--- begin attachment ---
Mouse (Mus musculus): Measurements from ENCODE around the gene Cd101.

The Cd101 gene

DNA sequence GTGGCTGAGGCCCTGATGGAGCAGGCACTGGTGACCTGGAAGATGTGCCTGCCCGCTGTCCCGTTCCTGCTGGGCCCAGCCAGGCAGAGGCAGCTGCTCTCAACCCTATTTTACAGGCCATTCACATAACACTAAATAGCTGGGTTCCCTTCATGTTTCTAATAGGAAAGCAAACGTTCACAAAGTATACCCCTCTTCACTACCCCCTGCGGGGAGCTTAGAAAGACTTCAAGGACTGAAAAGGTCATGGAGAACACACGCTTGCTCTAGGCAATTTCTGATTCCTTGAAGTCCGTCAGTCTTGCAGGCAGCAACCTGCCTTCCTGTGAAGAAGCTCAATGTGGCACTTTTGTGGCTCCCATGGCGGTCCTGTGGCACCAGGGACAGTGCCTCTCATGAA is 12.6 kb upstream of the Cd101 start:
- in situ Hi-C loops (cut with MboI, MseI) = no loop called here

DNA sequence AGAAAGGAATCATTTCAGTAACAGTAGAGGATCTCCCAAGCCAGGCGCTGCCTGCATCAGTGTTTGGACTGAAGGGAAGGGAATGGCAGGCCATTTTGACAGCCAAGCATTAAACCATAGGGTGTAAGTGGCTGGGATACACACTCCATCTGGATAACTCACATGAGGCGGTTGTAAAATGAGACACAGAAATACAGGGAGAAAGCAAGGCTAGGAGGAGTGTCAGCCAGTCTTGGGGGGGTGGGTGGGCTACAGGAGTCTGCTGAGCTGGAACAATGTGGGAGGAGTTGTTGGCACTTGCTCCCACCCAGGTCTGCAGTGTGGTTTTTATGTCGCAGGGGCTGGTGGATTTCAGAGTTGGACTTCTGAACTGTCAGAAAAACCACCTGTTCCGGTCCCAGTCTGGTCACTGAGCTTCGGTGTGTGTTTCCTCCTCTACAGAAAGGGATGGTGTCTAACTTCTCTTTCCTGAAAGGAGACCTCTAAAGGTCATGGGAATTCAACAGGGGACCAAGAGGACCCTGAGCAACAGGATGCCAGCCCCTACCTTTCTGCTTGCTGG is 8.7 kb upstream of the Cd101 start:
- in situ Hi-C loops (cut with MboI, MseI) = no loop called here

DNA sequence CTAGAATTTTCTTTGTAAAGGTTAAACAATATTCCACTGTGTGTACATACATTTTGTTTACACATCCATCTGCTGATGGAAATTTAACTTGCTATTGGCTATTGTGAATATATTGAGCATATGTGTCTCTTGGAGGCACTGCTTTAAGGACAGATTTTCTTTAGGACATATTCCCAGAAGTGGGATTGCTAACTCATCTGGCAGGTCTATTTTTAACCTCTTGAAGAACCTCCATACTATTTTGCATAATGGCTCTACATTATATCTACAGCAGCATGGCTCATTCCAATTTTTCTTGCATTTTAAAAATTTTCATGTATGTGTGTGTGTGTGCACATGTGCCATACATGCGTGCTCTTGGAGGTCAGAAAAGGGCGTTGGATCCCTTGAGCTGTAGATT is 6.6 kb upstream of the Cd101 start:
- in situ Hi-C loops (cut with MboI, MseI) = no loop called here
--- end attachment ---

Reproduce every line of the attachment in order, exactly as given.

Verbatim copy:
Mouse (Mus musculus): Measurements from ENCODE around the gene Cd101.

The Cd101 gene

DNA sequence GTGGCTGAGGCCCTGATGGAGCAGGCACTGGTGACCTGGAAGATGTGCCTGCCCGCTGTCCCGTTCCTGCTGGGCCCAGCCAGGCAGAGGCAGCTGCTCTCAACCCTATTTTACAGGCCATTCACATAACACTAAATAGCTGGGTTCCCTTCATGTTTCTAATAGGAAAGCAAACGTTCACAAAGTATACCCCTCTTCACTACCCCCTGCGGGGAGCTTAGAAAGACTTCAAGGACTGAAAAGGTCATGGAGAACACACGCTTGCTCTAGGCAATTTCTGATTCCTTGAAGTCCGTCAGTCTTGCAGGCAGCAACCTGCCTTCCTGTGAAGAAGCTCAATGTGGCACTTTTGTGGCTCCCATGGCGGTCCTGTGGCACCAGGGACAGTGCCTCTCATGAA is 12.6 kb upstream of the Cd101 start:
- in situ Hi-C loops (cut with MboI, MseI) = no loop called here

DNA sequence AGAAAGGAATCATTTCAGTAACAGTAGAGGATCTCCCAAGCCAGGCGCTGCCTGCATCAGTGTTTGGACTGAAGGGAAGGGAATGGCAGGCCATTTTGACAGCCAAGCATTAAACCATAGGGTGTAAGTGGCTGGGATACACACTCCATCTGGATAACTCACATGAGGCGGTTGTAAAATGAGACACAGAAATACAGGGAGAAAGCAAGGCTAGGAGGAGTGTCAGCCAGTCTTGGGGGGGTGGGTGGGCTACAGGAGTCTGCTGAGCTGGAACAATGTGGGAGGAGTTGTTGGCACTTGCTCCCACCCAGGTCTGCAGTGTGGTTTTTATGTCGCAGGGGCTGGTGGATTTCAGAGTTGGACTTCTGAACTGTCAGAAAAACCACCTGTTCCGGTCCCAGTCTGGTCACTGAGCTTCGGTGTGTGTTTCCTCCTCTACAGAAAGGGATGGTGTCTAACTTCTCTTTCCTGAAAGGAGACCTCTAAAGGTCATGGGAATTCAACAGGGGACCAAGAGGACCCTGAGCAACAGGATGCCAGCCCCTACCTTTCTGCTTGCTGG is 8.7 kb upstream of the Cd101 start:
- in situ Hi-C loops (cut with MboI, MseI) = no loop called here

DNA sequence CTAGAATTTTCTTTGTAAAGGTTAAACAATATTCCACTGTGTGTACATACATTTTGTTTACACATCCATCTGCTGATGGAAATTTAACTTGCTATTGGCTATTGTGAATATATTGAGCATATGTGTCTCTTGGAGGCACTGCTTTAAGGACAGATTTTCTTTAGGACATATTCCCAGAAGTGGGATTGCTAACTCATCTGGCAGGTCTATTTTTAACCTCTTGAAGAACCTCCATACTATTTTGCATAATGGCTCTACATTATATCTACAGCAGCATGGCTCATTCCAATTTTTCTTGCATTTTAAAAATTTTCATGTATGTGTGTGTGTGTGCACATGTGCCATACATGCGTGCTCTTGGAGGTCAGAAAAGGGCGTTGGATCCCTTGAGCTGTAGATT is 6.6 kb upstream of the Cd101 start:
- in situ Hi-C loops (cut with MboI, MseI) = no loop called here